Picture this: A virtual migration advisor, a migrant-facing portal that provides access to resources the newcomers need, bridging the multiple agencies to provide a single point of access to everything. Whether the resources come from the U.S. Citizenship and Immigration Service, the Department of State or elsewhere, the migrants have crystal-clear guidance at every twist and turn of the immigration journey.

Such a portal could incorporate other agencies as needed, such as other components of the Department of Homeland Security alongside USCIS. Potentially it could link resources from non-governmental organizations and private groups, community resources and qualified legal assistance. It could easily be made multilingual, enabling refugees to be much less worried that a language barrier has led to a misunderstanding somewhere along the line. 

Immigration is not a State Department or USCIS problem to solve, or any other single agency—it's a government problem. If the solution doesn’t span the full scope of the agencies involved, it will be incomplete. My colleague Todd Schuerhoff, who leads the National Justice and Security program here, has suggested this might be a good use case for the Technology Modernization Fund. Read his recent blog on immigration modernization. 

This would require significant buy-in from the agencies that are central to the immigration and refuges experience, along with industry partners and other stakeholders, but I believe it is worthy of consideration. It would also take a commitment from Congress in the form of legislation and consistent funding—which is where the TMF might pay a role.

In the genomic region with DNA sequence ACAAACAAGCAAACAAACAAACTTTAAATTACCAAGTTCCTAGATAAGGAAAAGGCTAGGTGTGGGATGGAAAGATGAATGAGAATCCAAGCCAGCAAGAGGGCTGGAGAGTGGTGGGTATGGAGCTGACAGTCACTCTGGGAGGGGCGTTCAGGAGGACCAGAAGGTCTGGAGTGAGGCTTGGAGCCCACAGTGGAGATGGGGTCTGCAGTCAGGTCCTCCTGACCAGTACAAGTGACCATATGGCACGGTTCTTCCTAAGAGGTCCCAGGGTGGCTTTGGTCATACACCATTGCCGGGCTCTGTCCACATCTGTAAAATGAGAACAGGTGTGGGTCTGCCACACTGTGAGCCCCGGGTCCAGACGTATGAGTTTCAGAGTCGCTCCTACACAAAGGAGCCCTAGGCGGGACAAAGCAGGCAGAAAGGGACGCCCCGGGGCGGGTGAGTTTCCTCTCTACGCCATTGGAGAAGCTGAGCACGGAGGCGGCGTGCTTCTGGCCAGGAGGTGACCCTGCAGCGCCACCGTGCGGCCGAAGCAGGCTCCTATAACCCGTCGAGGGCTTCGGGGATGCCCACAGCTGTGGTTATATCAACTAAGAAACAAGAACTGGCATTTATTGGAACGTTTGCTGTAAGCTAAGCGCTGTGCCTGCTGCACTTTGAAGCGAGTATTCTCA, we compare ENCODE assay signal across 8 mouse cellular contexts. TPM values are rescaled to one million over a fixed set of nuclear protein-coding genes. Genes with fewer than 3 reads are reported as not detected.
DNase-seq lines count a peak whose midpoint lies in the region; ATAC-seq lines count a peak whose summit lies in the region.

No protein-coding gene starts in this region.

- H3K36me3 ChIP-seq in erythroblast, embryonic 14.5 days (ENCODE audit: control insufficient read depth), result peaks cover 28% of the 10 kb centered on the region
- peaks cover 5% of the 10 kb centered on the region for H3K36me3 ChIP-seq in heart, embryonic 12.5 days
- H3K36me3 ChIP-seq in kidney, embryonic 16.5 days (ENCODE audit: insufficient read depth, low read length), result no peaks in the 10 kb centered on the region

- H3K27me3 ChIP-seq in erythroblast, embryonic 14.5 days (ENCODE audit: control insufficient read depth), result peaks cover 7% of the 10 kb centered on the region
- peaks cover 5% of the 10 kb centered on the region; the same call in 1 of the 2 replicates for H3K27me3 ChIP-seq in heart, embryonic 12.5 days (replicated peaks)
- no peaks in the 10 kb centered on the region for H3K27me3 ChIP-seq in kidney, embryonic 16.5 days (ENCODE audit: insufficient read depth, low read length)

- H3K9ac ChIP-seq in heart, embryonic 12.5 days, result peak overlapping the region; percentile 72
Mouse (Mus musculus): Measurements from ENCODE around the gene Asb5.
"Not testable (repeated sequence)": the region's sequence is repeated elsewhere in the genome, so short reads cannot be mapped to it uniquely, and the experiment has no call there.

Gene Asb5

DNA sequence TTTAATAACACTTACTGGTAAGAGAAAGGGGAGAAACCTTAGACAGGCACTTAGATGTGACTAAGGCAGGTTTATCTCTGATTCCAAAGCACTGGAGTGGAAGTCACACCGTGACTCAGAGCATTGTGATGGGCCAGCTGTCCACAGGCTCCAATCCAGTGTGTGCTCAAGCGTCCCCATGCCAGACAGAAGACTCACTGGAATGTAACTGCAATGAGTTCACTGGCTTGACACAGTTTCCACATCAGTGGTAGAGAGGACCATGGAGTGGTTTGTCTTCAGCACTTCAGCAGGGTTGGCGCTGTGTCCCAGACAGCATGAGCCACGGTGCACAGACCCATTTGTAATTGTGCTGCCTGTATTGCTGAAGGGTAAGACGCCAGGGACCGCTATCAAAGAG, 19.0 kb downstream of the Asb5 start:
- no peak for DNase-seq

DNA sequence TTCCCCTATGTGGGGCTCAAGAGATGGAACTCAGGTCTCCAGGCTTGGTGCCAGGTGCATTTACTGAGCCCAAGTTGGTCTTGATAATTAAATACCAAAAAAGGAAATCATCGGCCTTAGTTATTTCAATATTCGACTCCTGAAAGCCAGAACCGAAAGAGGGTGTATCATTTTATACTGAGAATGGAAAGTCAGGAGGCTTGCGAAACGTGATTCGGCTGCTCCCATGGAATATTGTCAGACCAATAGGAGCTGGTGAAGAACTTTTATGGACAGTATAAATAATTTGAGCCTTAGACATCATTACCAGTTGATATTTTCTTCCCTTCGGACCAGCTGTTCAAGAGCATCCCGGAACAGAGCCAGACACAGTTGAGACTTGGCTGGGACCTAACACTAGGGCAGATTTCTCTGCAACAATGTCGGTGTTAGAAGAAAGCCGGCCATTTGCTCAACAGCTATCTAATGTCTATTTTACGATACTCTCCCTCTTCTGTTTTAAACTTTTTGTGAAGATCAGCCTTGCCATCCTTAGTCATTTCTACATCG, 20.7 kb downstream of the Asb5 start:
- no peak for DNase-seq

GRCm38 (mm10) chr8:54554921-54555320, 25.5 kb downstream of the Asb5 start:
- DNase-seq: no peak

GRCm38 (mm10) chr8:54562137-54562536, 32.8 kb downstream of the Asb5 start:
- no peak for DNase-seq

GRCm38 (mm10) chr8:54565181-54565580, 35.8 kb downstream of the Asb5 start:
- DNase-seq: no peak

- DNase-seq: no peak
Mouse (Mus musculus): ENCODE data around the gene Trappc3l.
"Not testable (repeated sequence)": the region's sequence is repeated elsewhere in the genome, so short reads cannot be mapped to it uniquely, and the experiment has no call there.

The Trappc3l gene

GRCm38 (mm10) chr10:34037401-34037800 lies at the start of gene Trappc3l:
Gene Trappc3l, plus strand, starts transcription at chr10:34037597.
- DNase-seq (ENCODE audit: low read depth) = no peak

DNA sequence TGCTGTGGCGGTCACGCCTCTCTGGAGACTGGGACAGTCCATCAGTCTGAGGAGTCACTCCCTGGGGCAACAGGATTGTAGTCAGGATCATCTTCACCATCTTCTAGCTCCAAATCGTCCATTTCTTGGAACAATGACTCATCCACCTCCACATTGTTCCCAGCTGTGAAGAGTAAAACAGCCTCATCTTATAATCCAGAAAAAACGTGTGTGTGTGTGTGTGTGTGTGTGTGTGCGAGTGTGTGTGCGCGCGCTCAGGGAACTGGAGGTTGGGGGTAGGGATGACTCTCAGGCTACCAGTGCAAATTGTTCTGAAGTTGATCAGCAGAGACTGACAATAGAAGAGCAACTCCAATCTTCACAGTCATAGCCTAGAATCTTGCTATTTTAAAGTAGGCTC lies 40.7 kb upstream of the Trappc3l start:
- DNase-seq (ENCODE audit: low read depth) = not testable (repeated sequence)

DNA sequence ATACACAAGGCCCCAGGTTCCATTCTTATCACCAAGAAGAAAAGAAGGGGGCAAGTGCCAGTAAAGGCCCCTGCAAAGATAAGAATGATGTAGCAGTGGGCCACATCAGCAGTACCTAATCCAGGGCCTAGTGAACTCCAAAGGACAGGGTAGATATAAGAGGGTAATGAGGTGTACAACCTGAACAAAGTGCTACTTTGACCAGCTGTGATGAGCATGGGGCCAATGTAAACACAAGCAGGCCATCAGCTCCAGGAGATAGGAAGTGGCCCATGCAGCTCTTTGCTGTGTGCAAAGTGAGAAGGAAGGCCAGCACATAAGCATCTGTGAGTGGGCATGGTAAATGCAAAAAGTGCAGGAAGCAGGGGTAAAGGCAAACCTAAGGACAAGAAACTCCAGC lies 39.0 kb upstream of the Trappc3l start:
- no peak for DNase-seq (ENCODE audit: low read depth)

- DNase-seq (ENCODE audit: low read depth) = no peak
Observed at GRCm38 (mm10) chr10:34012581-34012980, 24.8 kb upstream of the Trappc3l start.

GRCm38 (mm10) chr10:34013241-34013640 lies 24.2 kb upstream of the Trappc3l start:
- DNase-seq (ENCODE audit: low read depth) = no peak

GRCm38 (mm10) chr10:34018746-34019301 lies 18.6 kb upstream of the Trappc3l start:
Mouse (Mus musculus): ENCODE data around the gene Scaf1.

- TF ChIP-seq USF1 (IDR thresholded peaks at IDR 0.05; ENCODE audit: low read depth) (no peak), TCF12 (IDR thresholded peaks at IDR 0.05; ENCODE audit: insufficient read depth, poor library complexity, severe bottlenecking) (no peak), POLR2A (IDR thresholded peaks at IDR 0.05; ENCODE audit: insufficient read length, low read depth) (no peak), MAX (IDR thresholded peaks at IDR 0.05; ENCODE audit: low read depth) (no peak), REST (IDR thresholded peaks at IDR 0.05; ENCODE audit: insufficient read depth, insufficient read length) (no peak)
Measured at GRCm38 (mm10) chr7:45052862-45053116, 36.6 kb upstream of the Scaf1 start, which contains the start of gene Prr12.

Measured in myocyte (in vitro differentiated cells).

How to get started

This is clearly an ambitious goal, but even without such a holistic approach, agencies can look for opportunities to improve the ways in which they convey the needed information to individuals who must comply with the laws. Understanding the universe of tools that federal, state and local agencies, as well as non-governmental organizations and industry use to provide information to migrants can underpin efforts to improve communications. 

Immigration is also a potentially fruitful use case for artificial intelligence. AI tools can provide basic information in online chat and may be trained to be multilingual. 
To make the larger vision a reality, we must think beyond the scope of what we do day to day and take a larger, long-term view. For the sake of people living in fear of their governments, at risk of starvation or caught up in bloody wars, it is important that we do. If America is to be the beacon of hope that we like to think we are, we have to wade into the detail work and get things done. 

To learn more about our work in immigration, visit our website. 

About this author

headshot of Robert Turman

Robert Turman


Rob Turman is part of CGI's International Affairs business unit, where he works across migration and financial management programs to identify the best-in-CGI solutions and services addressing key client pain points and challenges. With deep understand of customer needs, he draws on a breadth of ...